Global Commentary and Think-Tank Analysis (Best of U.S., UK, and Israel):
  • Abbas vs. Obama - Steven J. Rosen
    Having sidelined Barack Obama's peace initiative by refusing to return to the negotiations table without a priori Israeli concessions, the Palestinian leadership seeks to secure an international declaration of statehood at the next UN General Assembly session in September 2011. This "date certain" strategy, whereby its entitlement to a state will be fulfilled by the world powers, has long been preferred by the Palestinian leadership to any arduous, bilateral negotiation with Israel, which would require painful concessions.
        If Obama does veto a statehood resolution that has wide international support, he will be under pressure to offset this with fresh gestures toward the Palestinians. Obama's dilemma is that, either way, the refusal to negotiate will be rewarded. And negotiation of the issues between the Palestinians and the Israelis will still be nowhere in sight. The writer served for 23 years as a senior official of AIPAC. (Middle East Quarterly)
  • The Palestinians Don't Want a State - Sever Plocker
    At this time, the Palestinian political and social elites don't want a state. They very much want to see an end to Israel's occupation, but they understand that upon the establishment of their state they will have to forever give up the land beyond its borders. They realize that founding a state will automatically bury the "right of return." They understand that economically and geopolitically they will depend on the goodwill of neighboring states.
        Arab states too do not truly want the Palestinians to soon have a tiny nation-state with an unstable regime; a state that is geographically split and threatens the current order. Had they wanted such state, it would have been established long ago. In the democratization wave currently sweeping the Arab street, some 95% of democracy protestors make no mention of Palestine. They truly don't care. (Ynet News)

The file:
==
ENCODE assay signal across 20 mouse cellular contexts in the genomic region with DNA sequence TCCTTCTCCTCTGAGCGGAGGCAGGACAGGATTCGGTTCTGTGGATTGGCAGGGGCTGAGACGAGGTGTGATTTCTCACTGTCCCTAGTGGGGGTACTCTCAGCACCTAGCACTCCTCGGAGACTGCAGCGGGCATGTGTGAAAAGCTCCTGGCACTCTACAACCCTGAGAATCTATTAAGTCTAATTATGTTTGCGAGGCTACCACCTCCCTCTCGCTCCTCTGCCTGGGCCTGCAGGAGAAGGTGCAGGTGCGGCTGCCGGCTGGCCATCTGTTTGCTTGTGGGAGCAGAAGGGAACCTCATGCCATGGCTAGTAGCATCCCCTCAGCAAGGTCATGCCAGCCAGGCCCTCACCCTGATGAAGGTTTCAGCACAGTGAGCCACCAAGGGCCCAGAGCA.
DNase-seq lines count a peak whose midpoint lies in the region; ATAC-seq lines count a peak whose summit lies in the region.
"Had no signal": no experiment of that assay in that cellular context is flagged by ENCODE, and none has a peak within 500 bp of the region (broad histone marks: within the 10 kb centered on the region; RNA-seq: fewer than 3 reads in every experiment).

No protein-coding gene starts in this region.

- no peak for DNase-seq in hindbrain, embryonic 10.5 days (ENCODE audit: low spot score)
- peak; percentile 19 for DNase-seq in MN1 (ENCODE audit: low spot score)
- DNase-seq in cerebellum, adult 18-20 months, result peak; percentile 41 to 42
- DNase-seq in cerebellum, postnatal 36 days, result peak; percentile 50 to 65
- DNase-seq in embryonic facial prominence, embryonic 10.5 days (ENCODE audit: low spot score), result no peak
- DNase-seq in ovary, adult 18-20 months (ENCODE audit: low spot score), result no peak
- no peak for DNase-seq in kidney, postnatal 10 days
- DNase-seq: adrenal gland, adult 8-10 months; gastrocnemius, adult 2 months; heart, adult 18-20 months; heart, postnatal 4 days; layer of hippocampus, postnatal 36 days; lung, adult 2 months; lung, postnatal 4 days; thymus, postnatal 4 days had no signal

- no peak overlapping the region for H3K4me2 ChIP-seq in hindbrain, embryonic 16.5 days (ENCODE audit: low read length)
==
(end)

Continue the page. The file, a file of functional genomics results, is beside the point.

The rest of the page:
U.S. Shift to Mideast Crisis Management - Robert Danin (Council on Foreign Relations)

  • Senator George Mitchell's resignation as the Obama administration's Middle East envoy makes formal what was clear for some time - the president's goal of an Israeli-Palestinian peace agreement by September is unattainable and negotiations are not about to resume any time soon.
  • With unrest and violence raging throughout the Middle East, Palestinians focused domestically on a Fatah-Hamas unity deal, and efforts afoot to gain full membership for Palestine as a state at the United Nations in September, the president's stated goal of a peace treaty by September 2011 is well beyond the horizon.
  • Now, Washington faces the looming challenges of a Palestinian government that it may not be able to talk to and a potential diplomatic crisis in September that could spark renewed violence on the ground.

    The writer is a Senior Fellow for Middle East and Africa Studies at the Council on Foreign Relations.

Unsubscribe from Daily Alert